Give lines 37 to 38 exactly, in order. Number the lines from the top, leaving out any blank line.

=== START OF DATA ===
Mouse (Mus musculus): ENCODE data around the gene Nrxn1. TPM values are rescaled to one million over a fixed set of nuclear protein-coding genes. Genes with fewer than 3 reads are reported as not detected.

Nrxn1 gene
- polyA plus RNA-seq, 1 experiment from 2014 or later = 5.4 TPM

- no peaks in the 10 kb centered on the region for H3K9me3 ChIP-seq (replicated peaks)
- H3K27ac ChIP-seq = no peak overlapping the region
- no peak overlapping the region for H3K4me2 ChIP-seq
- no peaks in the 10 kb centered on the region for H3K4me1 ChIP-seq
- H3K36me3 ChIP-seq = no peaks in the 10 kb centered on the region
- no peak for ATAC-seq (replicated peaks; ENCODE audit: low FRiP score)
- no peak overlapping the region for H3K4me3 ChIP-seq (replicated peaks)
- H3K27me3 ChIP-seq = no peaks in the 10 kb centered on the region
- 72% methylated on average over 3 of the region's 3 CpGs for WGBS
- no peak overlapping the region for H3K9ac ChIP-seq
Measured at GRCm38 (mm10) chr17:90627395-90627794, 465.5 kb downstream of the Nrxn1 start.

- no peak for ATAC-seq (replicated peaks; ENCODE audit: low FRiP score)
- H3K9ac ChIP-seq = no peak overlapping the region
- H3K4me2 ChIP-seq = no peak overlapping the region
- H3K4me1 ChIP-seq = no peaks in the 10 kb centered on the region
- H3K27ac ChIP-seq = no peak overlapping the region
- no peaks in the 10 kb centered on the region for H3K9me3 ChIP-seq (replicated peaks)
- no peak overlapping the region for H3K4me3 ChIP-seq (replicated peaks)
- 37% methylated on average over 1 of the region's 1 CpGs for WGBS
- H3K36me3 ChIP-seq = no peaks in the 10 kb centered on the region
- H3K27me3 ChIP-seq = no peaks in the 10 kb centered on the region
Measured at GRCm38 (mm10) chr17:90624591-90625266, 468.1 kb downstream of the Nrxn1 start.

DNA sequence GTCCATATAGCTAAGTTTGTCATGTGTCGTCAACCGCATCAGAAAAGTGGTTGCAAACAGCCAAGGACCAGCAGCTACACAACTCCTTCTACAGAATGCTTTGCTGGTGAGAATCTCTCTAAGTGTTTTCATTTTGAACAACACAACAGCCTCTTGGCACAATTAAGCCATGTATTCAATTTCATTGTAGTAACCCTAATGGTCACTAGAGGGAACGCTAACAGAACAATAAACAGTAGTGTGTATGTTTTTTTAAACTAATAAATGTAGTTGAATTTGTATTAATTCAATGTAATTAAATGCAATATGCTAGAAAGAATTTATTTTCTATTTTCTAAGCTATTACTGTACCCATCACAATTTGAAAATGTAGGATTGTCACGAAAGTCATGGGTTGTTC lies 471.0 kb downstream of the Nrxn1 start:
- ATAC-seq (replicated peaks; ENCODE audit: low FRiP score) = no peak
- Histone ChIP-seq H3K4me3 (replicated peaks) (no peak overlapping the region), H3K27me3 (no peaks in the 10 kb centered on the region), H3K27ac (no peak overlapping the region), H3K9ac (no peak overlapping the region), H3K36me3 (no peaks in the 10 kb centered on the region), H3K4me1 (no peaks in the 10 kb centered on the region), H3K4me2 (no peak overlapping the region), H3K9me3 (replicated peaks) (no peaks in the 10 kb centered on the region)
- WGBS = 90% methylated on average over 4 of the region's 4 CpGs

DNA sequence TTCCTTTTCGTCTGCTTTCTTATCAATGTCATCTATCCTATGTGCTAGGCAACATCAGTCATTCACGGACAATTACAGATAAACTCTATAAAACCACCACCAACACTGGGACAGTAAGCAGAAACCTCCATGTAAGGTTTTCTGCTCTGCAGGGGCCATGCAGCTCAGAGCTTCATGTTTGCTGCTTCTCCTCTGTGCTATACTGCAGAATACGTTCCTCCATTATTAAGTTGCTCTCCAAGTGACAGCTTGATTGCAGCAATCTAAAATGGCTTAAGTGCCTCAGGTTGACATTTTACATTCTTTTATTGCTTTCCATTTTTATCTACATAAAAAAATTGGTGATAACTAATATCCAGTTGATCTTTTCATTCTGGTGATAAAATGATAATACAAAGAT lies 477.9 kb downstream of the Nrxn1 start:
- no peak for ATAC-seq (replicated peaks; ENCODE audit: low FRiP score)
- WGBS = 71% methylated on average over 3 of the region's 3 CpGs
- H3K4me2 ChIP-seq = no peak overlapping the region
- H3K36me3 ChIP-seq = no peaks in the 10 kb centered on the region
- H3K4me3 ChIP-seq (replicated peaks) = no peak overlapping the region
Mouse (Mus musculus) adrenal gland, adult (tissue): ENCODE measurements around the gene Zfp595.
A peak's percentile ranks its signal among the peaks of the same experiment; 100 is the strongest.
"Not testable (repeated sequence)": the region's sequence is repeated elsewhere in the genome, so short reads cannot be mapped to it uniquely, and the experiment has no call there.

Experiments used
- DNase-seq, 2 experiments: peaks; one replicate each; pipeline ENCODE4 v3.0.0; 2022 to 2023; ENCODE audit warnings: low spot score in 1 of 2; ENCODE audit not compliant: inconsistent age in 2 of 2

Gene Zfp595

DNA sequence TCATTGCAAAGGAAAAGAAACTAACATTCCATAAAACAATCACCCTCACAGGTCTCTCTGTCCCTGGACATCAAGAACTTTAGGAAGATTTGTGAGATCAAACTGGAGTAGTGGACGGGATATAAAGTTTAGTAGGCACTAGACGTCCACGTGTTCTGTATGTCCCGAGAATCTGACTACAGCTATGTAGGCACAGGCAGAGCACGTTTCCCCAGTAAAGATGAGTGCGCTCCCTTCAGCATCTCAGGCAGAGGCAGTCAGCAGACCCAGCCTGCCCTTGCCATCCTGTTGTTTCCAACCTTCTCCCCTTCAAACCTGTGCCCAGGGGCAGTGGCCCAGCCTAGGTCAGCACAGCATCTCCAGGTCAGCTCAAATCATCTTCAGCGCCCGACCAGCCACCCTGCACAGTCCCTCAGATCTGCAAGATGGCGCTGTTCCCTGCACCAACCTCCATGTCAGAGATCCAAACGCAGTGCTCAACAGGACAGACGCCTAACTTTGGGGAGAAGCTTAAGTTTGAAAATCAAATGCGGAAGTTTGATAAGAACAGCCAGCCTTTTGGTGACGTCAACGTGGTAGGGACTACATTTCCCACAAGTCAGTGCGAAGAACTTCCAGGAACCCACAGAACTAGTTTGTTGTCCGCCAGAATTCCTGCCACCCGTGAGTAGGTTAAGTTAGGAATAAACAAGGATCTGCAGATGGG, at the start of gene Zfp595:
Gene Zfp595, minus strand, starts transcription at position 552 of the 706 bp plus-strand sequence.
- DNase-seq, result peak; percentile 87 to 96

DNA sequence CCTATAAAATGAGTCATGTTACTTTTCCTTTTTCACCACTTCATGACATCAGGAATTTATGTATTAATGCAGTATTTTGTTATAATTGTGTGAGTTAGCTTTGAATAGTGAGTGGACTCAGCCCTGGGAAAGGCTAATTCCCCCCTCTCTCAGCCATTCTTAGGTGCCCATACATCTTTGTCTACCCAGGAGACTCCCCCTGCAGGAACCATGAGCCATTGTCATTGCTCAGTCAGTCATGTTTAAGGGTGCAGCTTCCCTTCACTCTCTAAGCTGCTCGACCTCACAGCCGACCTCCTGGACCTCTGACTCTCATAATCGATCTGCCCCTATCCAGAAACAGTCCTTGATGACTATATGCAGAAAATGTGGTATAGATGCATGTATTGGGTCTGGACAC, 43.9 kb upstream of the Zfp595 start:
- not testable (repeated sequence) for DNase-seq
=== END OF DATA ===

A peak's percentile ranks its signal among the peaks of the same experiment; 100 is the strongest.
"Not testable (repeated sequence)": the region's sequence is repeated elsewhere in the genome, so short reads cannot be mapped to it uniquely, and the experiment has no call there.